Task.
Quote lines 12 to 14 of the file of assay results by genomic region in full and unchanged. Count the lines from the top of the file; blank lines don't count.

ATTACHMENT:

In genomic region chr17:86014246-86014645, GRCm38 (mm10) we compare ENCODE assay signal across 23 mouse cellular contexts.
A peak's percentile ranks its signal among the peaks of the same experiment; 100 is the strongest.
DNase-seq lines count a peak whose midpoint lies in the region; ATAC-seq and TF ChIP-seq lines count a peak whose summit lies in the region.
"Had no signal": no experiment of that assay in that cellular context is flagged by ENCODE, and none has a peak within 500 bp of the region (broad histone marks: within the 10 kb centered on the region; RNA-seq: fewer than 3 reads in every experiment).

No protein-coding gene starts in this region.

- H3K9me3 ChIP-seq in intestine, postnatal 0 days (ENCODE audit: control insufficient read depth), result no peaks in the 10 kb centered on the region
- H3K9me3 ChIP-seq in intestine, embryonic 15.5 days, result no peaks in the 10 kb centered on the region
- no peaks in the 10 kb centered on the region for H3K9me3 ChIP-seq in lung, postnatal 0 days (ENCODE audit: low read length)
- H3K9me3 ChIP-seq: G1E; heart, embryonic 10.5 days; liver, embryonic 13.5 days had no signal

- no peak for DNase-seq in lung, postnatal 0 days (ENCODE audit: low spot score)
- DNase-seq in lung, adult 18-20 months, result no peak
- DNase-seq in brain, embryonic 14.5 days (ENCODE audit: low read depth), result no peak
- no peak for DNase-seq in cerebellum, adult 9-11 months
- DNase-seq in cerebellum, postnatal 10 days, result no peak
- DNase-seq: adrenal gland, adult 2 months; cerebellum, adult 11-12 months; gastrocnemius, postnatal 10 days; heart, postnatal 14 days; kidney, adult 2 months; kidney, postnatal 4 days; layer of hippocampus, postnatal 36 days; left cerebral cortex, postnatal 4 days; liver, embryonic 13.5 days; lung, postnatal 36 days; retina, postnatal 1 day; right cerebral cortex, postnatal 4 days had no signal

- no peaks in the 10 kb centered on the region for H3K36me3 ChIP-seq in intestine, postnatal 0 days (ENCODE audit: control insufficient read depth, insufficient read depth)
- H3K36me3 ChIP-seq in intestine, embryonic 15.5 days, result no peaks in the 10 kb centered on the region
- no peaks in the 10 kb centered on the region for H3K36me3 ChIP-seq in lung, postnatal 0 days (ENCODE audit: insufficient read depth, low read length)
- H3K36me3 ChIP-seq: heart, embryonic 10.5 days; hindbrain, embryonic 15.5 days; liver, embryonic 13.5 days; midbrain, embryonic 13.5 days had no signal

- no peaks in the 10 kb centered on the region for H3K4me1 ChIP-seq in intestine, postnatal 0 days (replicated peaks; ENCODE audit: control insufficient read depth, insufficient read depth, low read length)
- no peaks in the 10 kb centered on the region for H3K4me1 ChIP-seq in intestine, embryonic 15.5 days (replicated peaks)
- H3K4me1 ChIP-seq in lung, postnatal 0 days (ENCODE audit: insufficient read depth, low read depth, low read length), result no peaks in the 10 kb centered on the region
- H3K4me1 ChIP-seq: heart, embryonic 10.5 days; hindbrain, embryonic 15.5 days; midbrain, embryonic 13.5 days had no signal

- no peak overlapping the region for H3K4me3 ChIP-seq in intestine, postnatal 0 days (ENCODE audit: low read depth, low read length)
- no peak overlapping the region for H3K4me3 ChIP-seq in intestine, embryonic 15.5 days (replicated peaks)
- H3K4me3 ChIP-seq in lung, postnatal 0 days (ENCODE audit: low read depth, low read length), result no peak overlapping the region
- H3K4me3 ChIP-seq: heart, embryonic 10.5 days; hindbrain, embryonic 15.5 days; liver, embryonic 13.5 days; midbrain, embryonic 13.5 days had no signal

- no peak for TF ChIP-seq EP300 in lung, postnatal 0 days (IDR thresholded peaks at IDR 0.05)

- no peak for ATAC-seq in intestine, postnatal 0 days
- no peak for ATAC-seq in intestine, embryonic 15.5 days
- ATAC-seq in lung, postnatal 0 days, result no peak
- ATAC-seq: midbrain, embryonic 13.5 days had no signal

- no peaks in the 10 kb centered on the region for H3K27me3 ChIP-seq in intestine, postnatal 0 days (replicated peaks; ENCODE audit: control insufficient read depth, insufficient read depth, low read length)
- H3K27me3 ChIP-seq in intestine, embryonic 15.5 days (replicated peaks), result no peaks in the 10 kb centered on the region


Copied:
- DNase-seq in brain, embryonic 14.5 days (ENCODE audit: low read depth), result no peak
- no peak for DNase-seq in cerebellum, adult 9-11 months
- DNase-seq in cerebellum, postnatal 10 days, result no peak